Habitat selection in the Common Five-lined Skink near the northern extent of its range
Master of Science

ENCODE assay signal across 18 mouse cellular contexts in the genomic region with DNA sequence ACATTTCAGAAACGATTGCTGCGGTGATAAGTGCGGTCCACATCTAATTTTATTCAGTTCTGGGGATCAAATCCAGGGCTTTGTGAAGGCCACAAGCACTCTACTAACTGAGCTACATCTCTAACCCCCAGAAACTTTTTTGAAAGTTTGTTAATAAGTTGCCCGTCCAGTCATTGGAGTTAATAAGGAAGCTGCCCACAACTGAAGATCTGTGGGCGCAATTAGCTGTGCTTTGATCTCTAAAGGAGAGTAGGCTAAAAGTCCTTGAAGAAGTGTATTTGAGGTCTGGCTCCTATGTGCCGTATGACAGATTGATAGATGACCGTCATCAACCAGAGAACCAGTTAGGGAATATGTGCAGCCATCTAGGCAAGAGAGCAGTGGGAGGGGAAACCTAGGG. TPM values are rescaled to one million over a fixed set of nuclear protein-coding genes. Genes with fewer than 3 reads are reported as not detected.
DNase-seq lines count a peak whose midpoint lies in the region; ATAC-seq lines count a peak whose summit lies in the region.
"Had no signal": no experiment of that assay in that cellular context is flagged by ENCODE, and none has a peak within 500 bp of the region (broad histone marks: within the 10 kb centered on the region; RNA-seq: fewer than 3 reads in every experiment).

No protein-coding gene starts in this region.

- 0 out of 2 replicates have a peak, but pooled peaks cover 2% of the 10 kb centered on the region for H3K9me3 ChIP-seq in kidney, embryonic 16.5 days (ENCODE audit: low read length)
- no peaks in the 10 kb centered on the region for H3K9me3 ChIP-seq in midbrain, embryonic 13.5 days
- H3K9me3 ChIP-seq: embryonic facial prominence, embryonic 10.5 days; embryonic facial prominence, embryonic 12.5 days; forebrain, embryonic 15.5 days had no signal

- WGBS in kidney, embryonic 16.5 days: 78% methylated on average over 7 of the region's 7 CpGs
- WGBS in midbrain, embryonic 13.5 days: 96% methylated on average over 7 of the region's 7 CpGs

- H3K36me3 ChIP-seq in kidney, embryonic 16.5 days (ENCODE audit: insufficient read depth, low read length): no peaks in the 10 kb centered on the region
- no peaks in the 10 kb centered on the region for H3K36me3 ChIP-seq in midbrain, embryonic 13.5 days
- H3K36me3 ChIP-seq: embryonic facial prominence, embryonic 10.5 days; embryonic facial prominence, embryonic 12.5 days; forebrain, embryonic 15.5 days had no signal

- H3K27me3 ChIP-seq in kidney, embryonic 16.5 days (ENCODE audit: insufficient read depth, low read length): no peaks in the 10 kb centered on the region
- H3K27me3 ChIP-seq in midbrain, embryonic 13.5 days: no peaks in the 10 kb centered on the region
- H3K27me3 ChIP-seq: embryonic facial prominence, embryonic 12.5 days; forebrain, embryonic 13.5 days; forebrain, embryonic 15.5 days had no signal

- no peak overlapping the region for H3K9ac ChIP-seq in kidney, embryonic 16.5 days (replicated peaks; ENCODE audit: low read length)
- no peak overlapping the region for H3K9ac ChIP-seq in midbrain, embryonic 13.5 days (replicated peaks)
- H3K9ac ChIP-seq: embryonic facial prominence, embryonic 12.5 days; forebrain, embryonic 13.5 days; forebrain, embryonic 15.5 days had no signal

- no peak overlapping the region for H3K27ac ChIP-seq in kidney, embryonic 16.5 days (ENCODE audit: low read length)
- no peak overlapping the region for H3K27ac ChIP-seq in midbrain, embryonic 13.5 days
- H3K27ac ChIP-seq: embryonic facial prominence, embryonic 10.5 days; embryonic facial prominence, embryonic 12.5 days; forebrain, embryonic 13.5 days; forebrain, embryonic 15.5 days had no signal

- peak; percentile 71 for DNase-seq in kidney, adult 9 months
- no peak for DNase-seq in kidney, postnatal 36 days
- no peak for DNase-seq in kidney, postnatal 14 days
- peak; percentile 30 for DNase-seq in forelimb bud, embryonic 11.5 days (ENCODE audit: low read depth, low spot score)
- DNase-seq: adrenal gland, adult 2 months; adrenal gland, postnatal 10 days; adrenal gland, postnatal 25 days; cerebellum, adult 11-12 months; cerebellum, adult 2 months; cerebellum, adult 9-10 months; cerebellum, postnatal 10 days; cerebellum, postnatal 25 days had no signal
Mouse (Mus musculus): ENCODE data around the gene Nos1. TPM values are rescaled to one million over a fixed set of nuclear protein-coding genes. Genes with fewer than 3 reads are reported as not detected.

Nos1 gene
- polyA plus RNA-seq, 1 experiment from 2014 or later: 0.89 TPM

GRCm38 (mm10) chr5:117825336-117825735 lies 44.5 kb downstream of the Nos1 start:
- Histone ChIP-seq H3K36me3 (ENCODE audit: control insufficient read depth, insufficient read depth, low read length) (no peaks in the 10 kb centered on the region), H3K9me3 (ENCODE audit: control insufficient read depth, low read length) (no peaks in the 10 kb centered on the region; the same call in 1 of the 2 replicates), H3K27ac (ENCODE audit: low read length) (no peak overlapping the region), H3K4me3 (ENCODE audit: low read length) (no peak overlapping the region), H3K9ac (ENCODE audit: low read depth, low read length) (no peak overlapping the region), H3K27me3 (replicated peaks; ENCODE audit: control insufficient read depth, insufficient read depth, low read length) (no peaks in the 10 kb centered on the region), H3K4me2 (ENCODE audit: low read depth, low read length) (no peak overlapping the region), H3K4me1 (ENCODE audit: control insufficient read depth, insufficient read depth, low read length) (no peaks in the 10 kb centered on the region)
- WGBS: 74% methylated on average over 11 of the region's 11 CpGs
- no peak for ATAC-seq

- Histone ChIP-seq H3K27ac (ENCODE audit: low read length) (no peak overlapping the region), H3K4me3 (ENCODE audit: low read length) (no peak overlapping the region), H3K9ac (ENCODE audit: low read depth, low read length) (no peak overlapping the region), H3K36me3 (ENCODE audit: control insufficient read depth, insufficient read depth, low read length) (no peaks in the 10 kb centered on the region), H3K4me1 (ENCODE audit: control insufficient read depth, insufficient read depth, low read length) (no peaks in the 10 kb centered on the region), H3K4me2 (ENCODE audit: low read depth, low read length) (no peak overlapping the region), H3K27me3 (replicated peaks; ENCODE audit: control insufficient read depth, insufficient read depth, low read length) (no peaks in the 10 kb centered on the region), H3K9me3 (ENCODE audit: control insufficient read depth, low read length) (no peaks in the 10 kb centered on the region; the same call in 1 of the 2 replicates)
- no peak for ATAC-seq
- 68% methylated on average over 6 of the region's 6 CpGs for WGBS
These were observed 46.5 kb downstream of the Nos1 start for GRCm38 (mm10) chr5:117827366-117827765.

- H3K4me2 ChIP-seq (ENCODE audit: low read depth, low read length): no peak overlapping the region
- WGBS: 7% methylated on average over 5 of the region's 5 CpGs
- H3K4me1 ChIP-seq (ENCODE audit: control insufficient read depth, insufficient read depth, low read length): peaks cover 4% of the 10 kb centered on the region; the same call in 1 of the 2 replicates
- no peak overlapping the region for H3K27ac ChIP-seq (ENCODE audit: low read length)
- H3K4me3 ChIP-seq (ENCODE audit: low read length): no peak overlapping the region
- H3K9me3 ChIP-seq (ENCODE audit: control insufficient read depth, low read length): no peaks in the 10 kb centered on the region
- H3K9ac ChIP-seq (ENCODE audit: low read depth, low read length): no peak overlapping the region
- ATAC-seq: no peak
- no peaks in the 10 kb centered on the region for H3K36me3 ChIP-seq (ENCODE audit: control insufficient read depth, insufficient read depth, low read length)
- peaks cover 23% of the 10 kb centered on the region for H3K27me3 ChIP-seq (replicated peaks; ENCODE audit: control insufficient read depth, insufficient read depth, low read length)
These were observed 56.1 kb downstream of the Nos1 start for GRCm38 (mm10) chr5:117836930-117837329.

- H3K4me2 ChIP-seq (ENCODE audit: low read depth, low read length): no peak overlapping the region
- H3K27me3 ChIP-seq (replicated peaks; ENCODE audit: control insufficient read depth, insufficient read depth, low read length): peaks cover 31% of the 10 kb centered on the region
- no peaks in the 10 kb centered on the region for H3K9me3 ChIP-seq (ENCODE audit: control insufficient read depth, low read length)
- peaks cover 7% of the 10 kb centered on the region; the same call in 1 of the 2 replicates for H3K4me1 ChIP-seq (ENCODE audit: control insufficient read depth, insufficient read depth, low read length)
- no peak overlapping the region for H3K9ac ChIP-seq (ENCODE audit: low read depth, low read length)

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The study of habitat selection is vital to identify potential threats and to conserve species at risk. The consequences of living in a particular habitat can influence processes beyond the individual with observable effects on populations, species interactions, assembly of ecological communities, and the origin and maintenance of biodiversity. Northern populations of the Common Five-lined Skink (Plestiodon fasciatus) occur primarily in open areas within the eastern deciduous forest of North America. One of two Canadian populations of the Five-lined Skink, the Carolinian population, is currently listed as endangered. The comparative use of macrohabitat types available in northern populations has not been formally described. Furthermore, the relative importance of canopy structure (and associated thermal environment for skinks) when compared to other habitat factors is not well understood. My study asks (1) what macrohabitats are used most by skinks, (2) which habitat factors best predict occupancy, and (3) whether skinks show a gradual or a threshold response to increasing forest canopy cover. I conducted my study at Rondeau Provincial Park in southwestern Ontario. To measure macrohabitat use I completed visual surveys of coverboards placed in four main terrestrial habitat types available at the study site. I compared expected to observed use in each habitat type. To measure how occupancy might be affected by multiple habitat parameters, I completed visual surveys of coverboard transects and collected habitat measurements in the field and using GIS. I used Poisson regression analysis and Akaike Information Criteria to determine which variables contributed to the prediction of site occupancy. I then analysed the same data set using piecewise regression to test for abrupt changes in the relationship between site use and canopy cover. Skinks preferred dune habitat of the main terrestrial habitats available. Skink habitat use was affected most by temperature, canopy cover and moisture. Skinks exhibited a negative threshold response to canopy cover >50% for much of the active season. Habitat loss and the rate of natural succession are concerns for the remaining Endangered Carolinian populations of the Five-lined Skink. Understanding which habitats are used most by this species may assist targeted management efforts to preserve existing isolated populations and to restore areas for future translocations.